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Untapped $1 billion revenue pot hiding in shadows


Friday 4 May 2018

Government pointed toward untapped $1 billion revenue pot hiding in shadows

The Government is sitting on a potential $1 billion untapped revenue source, says Chartered Accountants Australia and New Zealand (CA ANZ) and ministers should be looking to fully exploit this opportunity before introducing new taxes or raising tax rates.

In its submission to the Tax Working Group, CA ANZ recommends the Government target tax compliance in the ‘shadow economy,’ the unreported economic activities such as cash trade jobs, crime, wages paid under the table and undeclared property sales.

The submission says Inland Revenue should be given more resources to boost its efforts to bring the shadow economy into the light. “This would ensure that the effect of the shadow economy is minimised and taxation due from this sector is collected.”

John Cuthbertson, New Zealand Tax Lead for CA ANZ said the shadow economy’s potential tax gap is equivalent to the Government’s annual commitment to the Provincial Growth Fund which will invest in regional development.

He said dealing with the shadow economy will require a long-term commitment and an attack on many fronts. “Top of the list is a change in attitude by Kiwis.
“Under-reported income, manipulating your expenses and slipping a tradesman some bank notes, is not okay.

“It’s not a victimless crime. There’s a cost to this behaviour and that cost is less money for health and education, social housing and the huge range of government services in need of more money.

“It’s an added burden on people who fulfil their duties as taxpayers.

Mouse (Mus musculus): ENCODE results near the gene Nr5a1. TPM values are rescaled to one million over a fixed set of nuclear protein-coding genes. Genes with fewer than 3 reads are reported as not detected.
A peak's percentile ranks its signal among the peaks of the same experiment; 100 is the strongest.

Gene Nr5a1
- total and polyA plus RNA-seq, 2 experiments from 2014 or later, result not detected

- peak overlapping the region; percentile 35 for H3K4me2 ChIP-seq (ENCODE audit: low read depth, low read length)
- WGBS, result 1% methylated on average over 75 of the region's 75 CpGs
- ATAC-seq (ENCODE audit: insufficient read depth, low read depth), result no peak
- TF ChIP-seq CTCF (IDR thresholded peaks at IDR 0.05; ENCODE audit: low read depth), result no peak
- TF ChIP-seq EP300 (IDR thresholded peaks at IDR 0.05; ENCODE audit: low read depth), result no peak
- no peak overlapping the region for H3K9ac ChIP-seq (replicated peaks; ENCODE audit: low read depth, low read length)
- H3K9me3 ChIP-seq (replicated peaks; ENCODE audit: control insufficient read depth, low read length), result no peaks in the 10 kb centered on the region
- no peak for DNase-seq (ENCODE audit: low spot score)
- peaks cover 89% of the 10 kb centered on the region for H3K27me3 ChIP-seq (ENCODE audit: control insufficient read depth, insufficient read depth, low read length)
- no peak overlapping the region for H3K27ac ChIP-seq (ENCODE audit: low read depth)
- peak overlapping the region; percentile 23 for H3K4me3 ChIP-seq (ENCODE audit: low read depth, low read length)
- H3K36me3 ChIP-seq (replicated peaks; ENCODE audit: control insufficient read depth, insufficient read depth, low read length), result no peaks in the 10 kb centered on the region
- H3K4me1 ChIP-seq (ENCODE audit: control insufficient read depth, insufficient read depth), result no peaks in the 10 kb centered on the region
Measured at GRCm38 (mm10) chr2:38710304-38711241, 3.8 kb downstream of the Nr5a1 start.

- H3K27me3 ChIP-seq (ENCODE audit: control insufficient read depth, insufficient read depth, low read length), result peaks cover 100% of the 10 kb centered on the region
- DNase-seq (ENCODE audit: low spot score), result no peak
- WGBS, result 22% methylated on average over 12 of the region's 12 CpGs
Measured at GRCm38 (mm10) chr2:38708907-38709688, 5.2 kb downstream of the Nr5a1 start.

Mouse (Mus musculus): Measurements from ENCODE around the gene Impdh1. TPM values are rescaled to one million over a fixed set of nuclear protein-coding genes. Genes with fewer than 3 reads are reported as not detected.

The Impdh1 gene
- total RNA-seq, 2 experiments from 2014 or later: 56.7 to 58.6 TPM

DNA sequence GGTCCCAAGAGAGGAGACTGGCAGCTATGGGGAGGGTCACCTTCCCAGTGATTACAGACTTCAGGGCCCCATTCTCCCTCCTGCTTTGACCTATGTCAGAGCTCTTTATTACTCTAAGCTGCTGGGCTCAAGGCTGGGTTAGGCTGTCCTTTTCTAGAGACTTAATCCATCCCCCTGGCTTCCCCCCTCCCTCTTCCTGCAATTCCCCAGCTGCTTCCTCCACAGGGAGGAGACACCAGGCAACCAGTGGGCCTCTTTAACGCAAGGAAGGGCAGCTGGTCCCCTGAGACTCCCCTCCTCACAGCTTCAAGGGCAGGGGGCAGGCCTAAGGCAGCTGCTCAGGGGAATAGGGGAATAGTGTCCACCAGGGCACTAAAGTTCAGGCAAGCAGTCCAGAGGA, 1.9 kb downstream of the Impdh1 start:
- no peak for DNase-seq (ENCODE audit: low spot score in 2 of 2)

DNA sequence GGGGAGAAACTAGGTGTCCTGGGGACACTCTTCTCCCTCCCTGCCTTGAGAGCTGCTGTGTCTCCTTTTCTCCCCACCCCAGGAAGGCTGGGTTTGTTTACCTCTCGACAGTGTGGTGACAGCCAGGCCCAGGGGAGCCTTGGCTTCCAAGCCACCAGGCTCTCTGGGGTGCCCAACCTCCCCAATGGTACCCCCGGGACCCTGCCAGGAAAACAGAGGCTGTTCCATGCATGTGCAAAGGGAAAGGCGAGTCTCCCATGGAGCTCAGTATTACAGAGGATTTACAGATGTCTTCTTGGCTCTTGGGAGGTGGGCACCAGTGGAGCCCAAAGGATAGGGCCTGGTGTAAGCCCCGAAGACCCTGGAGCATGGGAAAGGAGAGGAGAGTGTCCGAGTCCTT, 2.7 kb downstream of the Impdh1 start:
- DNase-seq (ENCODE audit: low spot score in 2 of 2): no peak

“That message needs to come out loud and clear from the Tax Working Group.”
As well as an attitude change to combat unreported economic activity, the CA ANZ submission suggests:

• Making registration for tax and payment of tax easier
• Inland Revenue having a strong and visible presence in the shadow economy
• Introducing a very simplified basis of taxation for micro businesses
• Introducing a one-year amnesty for people who earn cash “under the table” to encourage them to enter the tax system.

Since 2010, Inland Revenue has been given additional funding of $83 million to combat the shadow economy. The CA ANZ submission says “this has proven to be money well spent as Inland Revenue uncovered $159 million in tax in the 2016 year alone and significant amounts in all years since 2010”.

The government tax collector’s main focus has been on the hospitality and construction sectors – industries shown by research to have the greatest risk of tax evasion.

Internationally popular ways of dealing with the shadow economy include educating taxpayers, making compliance simpler, reducing opportunities, increasing detection and reinforcing social norms.

The CA ANZ submission supports these strategies, but adds none “will, in themselves, provide a solution to non-compliance in the shadow economy. They are inter-dependent and will need to form part of a comprehensive cross-government strategy if meaningful change is to be achieved.”

Latest research from Victoria University and Inland Revenue suggests that undeclared self-employed business tax is worth approximately $800 million.

Cuthbertson said that when other legal structures available to do business, such as companies, are included, the amount of undeclared tax from the shadow economy is likely to be in excess of $1 billion a year.

Other CA ANZ recommendations for the Tax Working Group include:

• Simplify tax and tax compliance for small businesses
• Identify strategies to manage or reduce the risk of relying heavily on taxes on individuals (40.2% of the tax base) and other potential risks (for example, advances in technology and the future of work) to the broader New Zealand tax base
• Forming a free independent Taxpayer Advocate Service to protect taxpayers’ rights and act as a circuit breaker for taxpayer disputes with Inland Revenue
• Retaining the status quo regarding taxes on capital. Extensions to the taxation of speculative investments should be included within the Income Tax Act framework
• Not introducing additional corrective taxes such as a ‘sugar tax’ – corrective measures could be better addressed through regulation.

The CA ANZ submission is here

ends

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